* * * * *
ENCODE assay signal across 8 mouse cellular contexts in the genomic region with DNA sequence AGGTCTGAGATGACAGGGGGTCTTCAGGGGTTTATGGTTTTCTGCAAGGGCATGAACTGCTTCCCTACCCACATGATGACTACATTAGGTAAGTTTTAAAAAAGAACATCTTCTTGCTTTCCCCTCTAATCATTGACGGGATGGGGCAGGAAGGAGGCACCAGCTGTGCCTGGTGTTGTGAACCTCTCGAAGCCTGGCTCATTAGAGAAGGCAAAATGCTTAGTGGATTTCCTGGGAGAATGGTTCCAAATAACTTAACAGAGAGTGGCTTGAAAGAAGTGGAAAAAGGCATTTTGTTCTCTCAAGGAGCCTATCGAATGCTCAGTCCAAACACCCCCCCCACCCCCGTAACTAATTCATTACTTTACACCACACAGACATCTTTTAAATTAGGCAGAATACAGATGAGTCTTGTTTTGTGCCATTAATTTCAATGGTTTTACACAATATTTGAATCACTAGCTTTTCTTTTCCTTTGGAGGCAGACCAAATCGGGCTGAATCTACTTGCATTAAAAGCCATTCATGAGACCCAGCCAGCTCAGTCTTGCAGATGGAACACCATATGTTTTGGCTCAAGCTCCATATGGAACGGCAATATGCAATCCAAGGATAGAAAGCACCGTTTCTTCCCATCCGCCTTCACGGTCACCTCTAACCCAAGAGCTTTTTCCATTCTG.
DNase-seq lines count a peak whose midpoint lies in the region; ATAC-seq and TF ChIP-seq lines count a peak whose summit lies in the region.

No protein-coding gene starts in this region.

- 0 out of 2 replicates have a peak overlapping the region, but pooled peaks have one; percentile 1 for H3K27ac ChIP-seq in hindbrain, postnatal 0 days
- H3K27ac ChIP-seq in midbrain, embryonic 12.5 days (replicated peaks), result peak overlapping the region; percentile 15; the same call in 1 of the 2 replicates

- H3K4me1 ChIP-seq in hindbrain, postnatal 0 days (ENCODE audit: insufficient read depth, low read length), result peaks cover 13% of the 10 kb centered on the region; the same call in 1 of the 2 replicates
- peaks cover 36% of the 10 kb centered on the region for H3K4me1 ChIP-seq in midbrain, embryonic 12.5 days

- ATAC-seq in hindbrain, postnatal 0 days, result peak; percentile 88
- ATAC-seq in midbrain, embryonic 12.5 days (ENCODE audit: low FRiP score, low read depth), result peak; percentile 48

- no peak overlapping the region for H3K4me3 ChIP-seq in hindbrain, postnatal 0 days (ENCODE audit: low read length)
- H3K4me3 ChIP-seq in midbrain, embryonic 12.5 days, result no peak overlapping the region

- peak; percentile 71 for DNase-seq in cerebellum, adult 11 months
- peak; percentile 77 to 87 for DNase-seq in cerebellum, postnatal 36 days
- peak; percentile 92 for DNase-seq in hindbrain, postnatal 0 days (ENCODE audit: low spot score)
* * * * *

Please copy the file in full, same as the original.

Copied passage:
ENCODE assay signal across 8 mouse cellular contexts in the genomic region with DNA sequence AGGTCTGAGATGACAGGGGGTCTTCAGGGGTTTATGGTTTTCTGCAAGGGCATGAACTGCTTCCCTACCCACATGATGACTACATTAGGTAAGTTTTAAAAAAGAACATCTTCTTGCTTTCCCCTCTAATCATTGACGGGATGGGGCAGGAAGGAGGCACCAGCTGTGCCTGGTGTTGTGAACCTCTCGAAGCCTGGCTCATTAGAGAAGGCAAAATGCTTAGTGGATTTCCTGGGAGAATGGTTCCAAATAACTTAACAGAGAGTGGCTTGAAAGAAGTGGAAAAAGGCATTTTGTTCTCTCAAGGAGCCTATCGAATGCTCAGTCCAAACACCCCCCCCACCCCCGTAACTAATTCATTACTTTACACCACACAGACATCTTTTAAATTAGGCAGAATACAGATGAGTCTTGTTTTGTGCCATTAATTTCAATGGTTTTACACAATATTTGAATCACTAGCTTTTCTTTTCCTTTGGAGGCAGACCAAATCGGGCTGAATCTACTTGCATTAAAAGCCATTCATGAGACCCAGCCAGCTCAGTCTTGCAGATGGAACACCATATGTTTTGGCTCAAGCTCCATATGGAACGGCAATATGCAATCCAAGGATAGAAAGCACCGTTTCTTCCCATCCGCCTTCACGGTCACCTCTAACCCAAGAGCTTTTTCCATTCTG.
DNase-seq lines count a peak whose midpoint lies in the region; ATAC-seq and TF ChIP-seq lines count a peak whose summit lies in the region.

No protein-coding gene starts in this region.

- 0 out of 2 replicates have a peak overlapping the region, but pooled peaks have one; percentile 1 for H3K27ac ChIP-seq in hindbrain, postnatal 0 days
- H3K27ac ChIP-seq in midbrain, embryonic 12.5 days (replicated peaks), result peak overlapping the region; percentile 15; the same call in 1 of the 2 replicates

- H3K4me1 ChIP-seq in hindbrain, postnatal 0 days (ENCODE audit: insufficient read depth, low read length), result peaks cover 13% of the 10 kb centered on the region; the same call in 1 of the 2 replicates
- peaks cover 36% of the 10 kb centered on the region for H3K4me1 ChIP-seq in midbrain, embryonic 12.5 days

- ATAC-seq in hindbrain, postnatal 0 days, result peak; percentile 88
- ATAC-seq in midbrain, embryonic 12.5 days (ENCODE audit: low FRiP score, low read depth), result peak; percentile 48

- no peak overlapping the region for H3K4me3 ChIP-seq in hindbrain, postnatal 0 days (ENCODE audit: low read length)
- H3K4me3 ChIP-seq in midbrain, embryonic 12.5 days, result no peak overlapping the region

- peak; percentile 71 for DNase-seq in cerebellum, adult 11 months
- peak; percentile 77 to 87 for DNase-seq in cerebellum, postnatal 36 days
- peak; percentile 92 for DNase-seq in hindbrain, postnatal 0 days (ENCODE audit: low spot score)